Monday, August 8, 2011

How to Change Your Partner: Accept Them!

We worked with a couple who were fighting about their teenagers. This was a second marriage for both of them, and she had raised her kids in a give-and-take way, listening to their ideas, and developing their sense of self-respect and autonomy. For her second husband, she married a Greek immigrant, very old-world who believed in discipline and authority. Needless to say, he and her two teenage boys didn't get along at all. She had dragged him into mediation, she thought, to get reinforcements to fight with his power-mongering, but we could see right away how scared and baffled he was by the situation. She had been trying to batter down the gates of his fortress for a couple of years, and now their relationship was on the rocks.

After listening to his litany of how bad the boys were (judgment) and a restatement of his firmly held belief that all they needed was a little discipline, I reframed his position this way: "So you grew up with discipline and the requirement that children respect their elders, and that created a safe and stable environment for you as a child."


"And parenting in that same way meets your need for continuity: it worked for your father, and you always expected to be that same kind of father."

"Yes!" he says, and looks at his wife and points to me as if to say, 'See, he understands.'

"And making a decision and sticking to it is important to you. Having your ideas understood and followed would meet your need for respect."

"Yes! But they fight me at every turn!"

"Okay, so bringing your father's style of parenting into this new family meets your needs for continuity, autonomy and respect. How is it doing in terms of your need for cooperation and peace?"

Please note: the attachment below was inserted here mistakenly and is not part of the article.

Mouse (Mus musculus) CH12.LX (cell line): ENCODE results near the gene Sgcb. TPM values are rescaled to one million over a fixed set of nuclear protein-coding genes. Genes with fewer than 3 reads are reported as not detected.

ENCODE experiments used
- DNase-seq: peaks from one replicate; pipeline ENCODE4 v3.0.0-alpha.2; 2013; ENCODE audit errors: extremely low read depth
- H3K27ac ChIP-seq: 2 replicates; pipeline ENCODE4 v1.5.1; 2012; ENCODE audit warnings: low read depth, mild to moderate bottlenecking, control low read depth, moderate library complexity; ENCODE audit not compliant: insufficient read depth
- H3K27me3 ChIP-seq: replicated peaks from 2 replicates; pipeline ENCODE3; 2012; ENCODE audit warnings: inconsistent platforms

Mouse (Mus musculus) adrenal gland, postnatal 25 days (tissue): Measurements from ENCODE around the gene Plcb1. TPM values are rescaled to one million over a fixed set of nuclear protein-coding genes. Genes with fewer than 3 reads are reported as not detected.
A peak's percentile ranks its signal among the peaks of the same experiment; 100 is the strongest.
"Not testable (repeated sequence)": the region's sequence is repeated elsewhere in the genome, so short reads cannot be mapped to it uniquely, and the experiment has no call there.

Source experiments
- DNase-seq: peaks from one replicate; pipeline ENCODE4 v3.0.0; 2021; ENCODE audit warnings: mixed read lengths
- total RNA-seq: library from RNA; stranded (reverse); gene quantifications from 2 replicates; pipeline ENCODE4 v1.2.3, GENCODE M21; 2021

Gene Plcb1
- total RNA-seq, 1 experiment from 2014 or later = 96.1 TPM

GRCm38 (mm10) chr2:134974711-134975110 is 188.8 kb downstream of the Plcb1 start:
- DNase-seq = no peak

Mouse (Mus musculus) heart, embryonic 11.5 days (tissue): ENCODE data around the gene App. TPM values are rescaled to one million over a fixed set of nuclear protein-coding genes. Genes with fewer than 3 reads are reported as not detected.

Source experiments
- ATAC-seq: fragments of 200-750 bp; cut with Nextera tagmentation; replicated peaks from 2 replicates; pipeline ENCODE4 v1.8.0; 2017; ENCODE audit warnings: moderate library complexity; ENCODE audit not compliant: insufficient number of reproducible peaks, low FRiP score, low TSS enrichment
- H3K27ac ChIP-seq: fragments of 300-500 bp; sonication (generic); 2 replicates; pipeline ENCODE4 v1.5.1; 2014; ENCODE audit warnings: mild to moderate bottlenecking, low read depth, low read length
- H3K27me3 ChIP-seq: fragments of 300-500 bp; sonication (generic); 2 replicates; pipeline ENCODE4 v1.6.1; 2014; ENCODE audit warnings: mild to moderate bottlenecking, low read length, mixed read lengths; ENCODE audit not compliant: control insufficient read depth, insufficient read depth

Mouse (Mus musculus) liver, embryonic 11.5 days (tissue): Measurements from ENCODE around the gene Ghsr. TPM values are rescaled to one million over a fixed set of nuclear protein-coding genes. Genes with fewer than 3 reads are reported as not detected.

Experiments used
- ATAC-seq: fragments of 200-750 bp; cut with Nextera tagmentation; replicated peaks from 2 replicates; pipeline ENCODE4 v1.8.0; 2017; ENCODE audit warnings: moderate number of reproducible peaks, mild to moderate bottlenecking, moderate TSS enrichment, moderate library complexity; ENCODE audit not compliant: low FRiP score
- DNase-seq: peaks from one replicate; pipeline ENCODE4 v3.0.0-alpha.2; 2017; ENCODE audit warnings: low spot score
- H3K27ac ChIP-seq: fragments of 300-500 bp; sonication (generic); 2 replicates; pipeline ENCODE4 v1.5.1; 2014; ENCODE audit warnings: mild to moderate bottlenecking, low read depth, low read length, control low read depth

"Terrible. No peace. No cooperation!"

"So if we were to come up with a different strategy which continued to get your needs for respect and autonomy met, and which ALSO met your need for peace and cooperation, would you be willing to consider that?"


"And if in the bargain, it also happened to meet the boys need for respect and autonomy as well, would that be a problem for you?"

"No. No problem. I want the boys to feel good about me and the family and themselves. I just want them to listen."

"So you are not feeling heard? Perhaps we can start there. Let's see if there is a new way you can communicate which will get your need to feel heard met as well."


This actual conversation demonstrates how willing even the most rigidly held strategies surrender when the underlying need is addressed. The wife in this couple was stunned by her husband's willingness to let go of something which seemed unassailable to her. As so often happens in couples, she was assigning blame to the other person, for their reaction to her approach.

As we worked with Petre on his inherited strategies, which were a part of the cultural identity that he loved and valued, we were amazed at how willing he was to notice that what he had assumed to be his culture, was actually a set of strategies. He came to see that those strategies probably didn't work all that well for his father, either, at least not every single one in every single situation. It became possible for him to value his culture, and become flexible about the strategies he employed with his new family to achieve the the same values he loved about his own family.